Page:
I have decided to do some translations every once in a while of some famous Czech poems to which I cannot find a decent English translation anywhere on the internet. I feel incredibly lucky for knowing both English and Czech languages to such a degree, that I can enjoy the finest writing from both of these cultures. But even if you don't know Czech, you still deserve to have a chance to read some of the best poems ever written in this language, wherever you're from. Just like the poets who wrote them deserve to be heard. The first entry is my personal favorite, one of nine brilliant elegies written by a poet who died at 24 years of age - Jiří Ohrenstein was his real name, Jiří Orten his artistic pseudonym.
The Seventh Elegy - Jiří Orten
I write to you, Karina, knowing not if you‘re alive,
wondering whether where you dwell any desires do still thrive,
whether your perilous time is already past and gone.
Are you dead? Then please beg your gravestone,
to lighten. My lady, beg the roses‘ bloom in its heyday
to end. Beg the decay,
to read you a note of the state of disrepair to which I have succumbed.
Death holds its tongue against verse. And in it, it‘s forward that I come
so young, so painfully young and barely maturing,
that in my youth, in my prime, I resemble a king
of a faded domain. You knew only too well why
our angels lack too many wings to ever fly,
how we never laugh or cry but in blood and gore.
I have found my fall. Let me explain the why and wherefore.
Once upon the heaven (I speak of Divinity)
the crimson sky struck, gashing all clarity
which then bled and went away and set.
Perhaps a vision, wherein I dreamt
of mom and dad, our home, my two brothers and me,
perhaps a vision, wherein a man can see
himself, treading water under a millstone soon,
perhaps a vision, a mirror of the moon,
but it should have seized when I couldn’t wake up,
it shouldn’t have burned me with cold that wouldn’t stop!
A fall of God. And what fall it’s been! Then a boy is alone,
absent great power which is kind, removing each obstruction
by making distance and height to near and low set
and closing gates to hell by the smell of a violet,
then a boy is alone and awakening goes ahead
to seek the truth of evils. A place he’d never think he’ll get at.
What time refuses to, it doesn’t heal. Time is a quack.
Unce upon a woman, lovable front to back,
the fall seemed not to fall at all. I speak of Narcissa.
Everything soared. And always ever closer
happiness spoke to us. Only it could say
the words that can never be swept away,
the mother tongue, the dearest way to speak
of the look, the touch, of feeling close, a kiss on the cheek,
in the bed where lovers are sumptuously and safely bound,
it was the language that doesn’t need to use a single sound.
What did she want, reflected in a mirror,
snap-freezing all touched by her perfect exterior?
Like Narcissus, her shadow, she craved nothingness,
to see herself completely soulless and bodiless
in a see-through looking-glass; she would only hear words
of beauty in hardness, harder than diamonds,
she longed to know of herself in others‘ dreams.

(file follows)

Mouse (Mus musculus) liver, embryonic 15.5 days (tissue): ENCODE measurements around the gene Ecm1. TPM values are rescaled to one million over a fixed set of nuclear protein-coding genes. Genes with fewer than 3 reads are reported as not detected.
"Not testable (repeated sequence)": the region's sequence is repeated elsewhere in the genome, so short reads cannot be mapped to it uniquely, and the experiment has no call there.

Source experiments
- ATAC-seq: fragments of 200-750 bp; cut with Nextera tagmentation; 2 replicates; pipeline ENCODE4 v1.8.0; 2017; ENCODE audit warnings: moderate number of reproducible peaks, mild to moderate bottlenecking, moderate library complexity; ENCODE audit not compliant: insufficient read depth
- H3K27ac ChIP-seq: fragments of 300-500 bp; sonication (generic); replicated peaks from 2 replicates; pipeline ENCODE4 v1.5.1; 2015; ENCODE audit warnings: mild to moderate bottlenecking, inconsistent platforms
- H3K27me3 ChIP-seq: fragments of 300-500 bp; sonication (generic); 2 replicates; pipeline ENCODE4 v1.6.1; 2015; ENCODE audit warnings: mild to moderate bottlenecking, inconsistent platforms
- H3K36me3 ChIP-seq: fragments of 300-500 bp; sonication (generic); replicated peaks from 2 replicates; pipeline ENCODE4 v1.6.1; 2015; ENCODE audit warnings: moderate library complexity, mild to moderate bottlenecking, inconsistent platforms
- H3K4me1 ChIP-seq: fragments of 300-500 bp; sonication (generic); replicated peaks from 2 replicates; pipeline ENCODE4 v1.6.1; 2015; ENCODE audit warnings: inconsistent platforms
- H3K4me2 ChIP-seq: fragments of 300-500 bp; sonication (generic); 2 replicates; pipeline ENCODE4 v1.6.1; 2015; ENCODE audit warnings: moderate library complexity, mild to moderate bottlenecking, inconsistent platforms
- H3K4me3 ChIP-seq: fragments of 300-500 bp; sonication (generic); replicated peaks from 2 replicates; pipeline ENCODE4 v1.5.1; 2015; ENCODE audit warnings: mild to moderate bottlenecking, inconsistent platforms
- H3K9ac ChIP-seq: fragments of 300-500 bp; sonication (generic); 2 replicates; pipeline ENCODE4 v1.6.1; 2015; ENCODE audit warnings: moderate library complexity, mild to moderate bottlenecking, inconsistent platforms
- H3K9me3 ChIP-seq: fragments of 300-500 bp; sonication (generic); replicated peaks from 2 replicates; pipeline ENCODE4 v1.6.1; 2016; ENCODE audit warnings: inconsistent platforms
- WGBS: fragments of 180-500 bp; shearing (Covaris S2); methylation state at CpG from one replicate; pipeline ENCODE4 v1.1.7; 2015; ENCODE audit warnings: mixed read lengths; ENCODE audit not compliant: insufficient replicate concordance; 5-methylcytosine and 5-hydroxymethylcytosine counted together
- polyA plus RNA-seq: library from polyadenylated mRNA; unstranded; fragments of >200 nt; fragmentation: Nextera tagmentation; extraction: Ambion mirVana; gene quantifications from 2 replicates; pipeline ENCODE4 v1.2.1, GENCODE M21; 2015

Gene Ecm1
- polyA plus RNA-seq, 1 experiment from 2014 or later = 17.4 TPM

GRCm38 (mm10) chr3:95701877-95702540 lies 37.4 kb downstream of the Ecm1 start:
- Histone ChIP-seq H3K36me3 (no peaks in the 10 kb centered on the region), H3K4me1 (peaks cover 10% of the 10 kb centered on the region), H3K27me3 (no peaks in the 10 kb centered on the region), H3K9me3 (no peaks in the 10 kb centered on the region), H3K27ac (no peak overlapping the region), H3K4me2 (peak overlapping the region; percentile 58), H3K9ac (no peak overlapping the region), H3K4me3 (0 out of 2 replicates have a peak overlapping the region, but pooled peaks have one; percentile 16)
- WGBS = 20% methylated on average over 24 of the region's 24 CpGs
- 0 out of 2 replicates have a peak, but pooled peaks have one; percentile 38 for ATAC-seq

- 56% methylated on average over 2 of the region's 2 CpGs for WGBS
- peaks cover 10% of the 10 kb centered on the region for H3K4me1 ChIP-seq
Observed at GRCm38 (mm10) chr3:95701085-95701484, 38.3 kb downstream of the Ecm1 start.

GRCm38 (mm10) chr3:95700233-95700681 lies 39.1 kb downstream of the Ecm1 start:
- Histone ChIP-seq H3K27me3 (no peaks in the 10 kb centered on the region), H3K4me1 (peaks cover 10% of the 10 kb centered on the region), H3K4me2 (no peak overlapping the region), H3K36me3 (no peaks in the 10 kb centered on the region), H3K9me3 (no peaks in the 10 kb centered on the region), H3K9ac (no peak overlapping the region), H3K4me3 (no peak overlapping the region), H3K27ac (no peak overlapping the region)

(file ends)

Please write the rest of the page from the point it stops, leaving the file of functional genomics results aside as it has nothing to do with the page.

She wasn’t a stream. She wallowed in streams!
Oh, whence does that spring, which washes us away?
Whose waking nights joined mine to stay
and grew until of all the space I was bereft?
I have found my fall. I have found it when I wept!
My tears were falling, falling into slough,
falling for the living realm of grief, regret and woe,
falling brazenly, Karina, I write to you,
beg the gravestone I wash as rain would do,
I feel like rain, showering your grave,
I feel like a cry, absent time or shape,
I write to you, Karina, knowing not if you’re alive,
wondering whether where you dwell any desires do yet thrive,
whether your perilous time is already past and gone.
I know one little girl. She’s a kiss being called upon,
still hiding in the mouth, in no hurry to be done,
stretching in a baby sun,
not burning, quenching thirst: in her bosom drowse one might.
She’s as young as earth. As a breath she’s light,
as early leaves, as a dawning day, as happiness.
I do know good times too. But where those would take me, I can only guess.
You knew that, Karina? Do you really know?
I know how great women can be: the mother’s woe
over her sad son who may have said his final goodbye.
I know my land. I know having fun without the faintest reason why.
I know commitment, yes, I do, though at the moment it eludes me.
I do know also sudden breaks from hopelessness and agony –
but it’s not enough to know, and it’s not enough to be driven,
it’s not enough to know the crime, if it cannot be forgiven.
Death holds its tongue against verse, why, of that I still dream.
What storm is it silent against? What terrible scream?
What will we understand there? What not even there will get severed?
What even there dies? What even there falls forever?
I never wanted, I never wanted to say what said has been,
forgive Narcissa, forgive the world of sin,
light a candle; there; and prey for the soil,
so that December’s freeze doesn’t cause it much turmoil,
so that March gives it enough to nourish every flower,
so that night is its colours flying atop a tower,
waving into the light of stars entering their reign,
so that the lovers praise it for their pain.
So young, so painfully young and maturing ever more,
I never laugh or cry but in blood and gore,
and abandoned by God as well as casting God aside,
I write to you, Karina, knowing not if I’m alive...